A study of human beings – our origins, status, beginnings and endings. It asks what is entailed in being human?
REVIEWS & ENDORSEMENTS
. Michael Marsh has an interesting background as University lecturer in medicine and consulting gastroenterologist specialising in immunopathology. He returned to Oxford to do a degree in theology and wrote his D Phil thesis on near death and out of body experiences, published in 2010. Unfortunately, I did not see this book at the time. This new book reflects his interest in ethical outcomes of medical practice and biomedical research. It deals with the four D’s of distinctiveness, dignity, disability and disposal, and encompasses a vast range of theoretical and practical issues. The first part draws on evolutionary anthropology, genetics and epigenetics, consciousness studies and the acquisition of language to build up a picture of human distinctiveness. Under dignity, he discusses theological approaches to personhood and the question of whether moral status can be ascribed to the human embryo/foetus. In this regard, he goes back to the Warnock report of the mid-1980s and argues for the bold position of ascribing moral status from the moment of conception as a human being with a unique genome. Being disabled, dysfunctional or disfigured should have no bearing on basic human dignity. Under disposal, he considers abortion and infanticide at one end of life, and assisted death and suicide at the other. He comes up with his own well argued case while sounding appropriate cautionary notes. Both the introduction and final resumé give very clear account of his argument and enhance the reader’s understanding about the depth of being human. As an aside, I find it interesting that he gave an example of ‘presence in absence’ by speaking about a visit from his grown children where the conversation revolves around the practical what rather than the deeper who, and one is left wondering how well one still knows them. Anyone deeply concerned with these ethical issues will be greatly enriched by reading this careful book. ~ David Lorimer, Paradigm Explorer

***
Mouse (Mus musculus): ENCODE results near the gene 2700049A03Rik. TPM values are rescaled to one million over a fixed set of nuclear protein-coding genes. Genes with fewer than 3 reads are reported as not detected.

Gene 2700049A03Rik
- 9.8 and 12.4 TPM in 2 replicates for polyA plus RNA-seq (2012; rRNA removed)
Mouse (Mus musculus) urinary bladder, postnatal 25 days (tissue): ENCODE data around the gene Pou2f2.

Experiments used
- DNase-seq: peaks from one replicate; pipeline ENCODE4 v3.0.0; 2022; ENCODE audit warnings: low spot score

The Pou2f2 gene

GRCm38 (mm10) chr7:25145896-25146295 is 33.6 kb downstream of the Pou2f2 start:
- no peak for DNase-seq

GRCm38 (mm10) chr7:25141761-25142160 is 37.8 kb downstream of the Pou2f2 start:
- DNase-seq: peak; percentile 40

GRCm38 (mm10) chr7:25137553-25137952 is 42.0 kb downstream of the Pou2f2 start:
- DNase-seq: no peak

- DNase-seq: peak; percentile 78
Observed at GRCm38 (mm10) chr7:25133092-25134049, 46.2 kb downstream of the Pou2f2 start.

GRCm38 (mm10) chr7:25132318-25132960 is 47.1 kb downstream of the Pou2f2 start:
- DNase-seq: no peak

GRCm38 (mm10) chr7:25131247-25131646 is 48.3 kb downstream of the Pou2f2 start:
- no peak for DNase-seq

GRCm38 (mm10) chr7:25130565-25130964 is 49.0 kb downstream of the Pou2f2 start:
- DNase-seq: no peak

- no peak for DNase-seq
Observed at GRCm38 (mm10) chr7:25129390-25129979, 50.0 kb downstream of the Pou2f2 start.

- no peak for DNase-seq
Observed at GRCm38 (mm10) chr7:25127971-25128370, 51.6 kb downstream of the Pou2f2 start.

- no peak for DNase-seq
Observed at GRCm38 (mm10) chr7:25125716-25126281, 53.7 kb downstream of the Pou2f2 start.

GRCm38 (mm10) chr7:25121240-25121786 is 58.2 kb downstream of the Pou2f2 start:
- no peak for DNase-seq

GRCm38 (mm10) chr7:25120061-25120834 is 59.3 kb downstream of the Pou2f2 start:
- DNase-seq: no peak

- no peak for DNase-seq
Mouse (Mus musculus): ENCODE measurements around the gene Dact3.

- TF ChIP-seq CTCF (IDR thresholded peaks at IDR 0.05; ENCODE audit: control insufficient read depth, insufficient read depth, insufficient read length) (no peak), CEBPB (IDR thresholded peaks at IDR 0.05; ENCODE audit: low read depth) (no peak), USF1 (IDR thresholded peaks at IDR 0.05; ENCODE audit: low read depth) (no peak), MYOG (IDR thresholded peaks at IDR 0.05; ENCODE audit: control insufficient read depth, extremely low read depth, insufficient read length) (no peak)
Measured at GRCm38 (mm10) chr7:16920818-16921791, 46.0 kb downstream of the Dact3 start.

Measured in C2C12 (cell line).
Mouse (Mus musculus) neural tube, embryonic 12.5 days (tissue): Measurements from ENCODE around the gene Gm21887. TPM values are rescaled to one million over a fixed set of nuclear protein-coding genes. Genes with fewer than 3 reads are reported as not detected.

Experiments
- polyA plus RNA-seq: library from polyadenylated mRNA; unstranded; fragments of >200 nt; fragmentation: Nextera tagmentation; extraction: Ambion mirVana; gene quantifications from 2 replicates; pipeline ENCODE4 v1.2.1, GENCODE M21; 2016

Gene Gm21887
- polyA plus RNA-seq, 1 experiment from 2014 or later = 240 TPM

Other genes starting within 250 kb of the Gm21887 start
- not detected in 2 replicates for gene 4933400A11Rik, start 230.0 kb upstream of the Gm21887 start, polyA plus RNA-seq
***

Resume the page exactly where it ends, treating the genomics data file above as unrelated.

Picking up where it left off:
On Being Human constitutes an achievement in anthropological analysis, conceived as a broad interdisciplinary endeavour, and encompassing a huge range of theoretical and practical issues. Marsh offers a multi-level exposition on the scope of human nature, added to by scientifically and bio-medically based approaches, thus permitting an accurate assessment of personhood and its defining characteristics. This is the necessary basis for a serious and engaged treatment of very sensitive issues concerning human life, its beginnings, its end, and dignity (particularly for the fetus, the disabled, and infirm). Marsh brings the ethical discussion to a new high with its impressive and wide erudition, employing well-reasoned arguments from recent research, to assist in the best understanding of the meaning of human life – and how to live it. ~ Fr. Lluis Oviedo OFM, Professor of Christian Anthropology, Pontifical University Antonianum, Rome, Italy
After a long and distinguished medical career, where one's identity and sense of self develops primarily through what one does, Michael Marsh takes the reader on a scientifically informed, spiritual journey of Christian faith in search of what it means to simply be. An inspiring and sometimes challenging, personal interpretation of the sanctity and meaning of being human. Highly recommended. ~ Jay R. Feierman MD, Professor of Psychiatry (Emeritus), University of New Mexico, USA
Having spent a lifetime in clinical practice and biomedical research, Michael Marsh argues that routine discussions of what it is to be human too rarely consider the large proportion of humankind who are disfigured or disabled, dysfunctional or approaching death. In a deeply empathetic discussion, and writing as both theologian and scientist, he provides an analysis that successfully avoids the hyperinflation of the nobler aspects of creation and of humankind. He is critical of conversation-stopping appeals to our being made in the image of God and to secular moral philosophies that render the severely incapacitated simply disposable. I warmly recommend his book for the wisdom it enshrines on such controversial issues as abortion, infanticide and assisted dying. It will have a special appeal for Christian moralists because it points to the possibility of humans becoming "divinised in the Godhead" beyond this world. ~ John Hedley Brooke, The Andreos Idreos Professor (Emeritus) of the History of Science, and Fellow, Harris Manchester College, University of Oxford, UK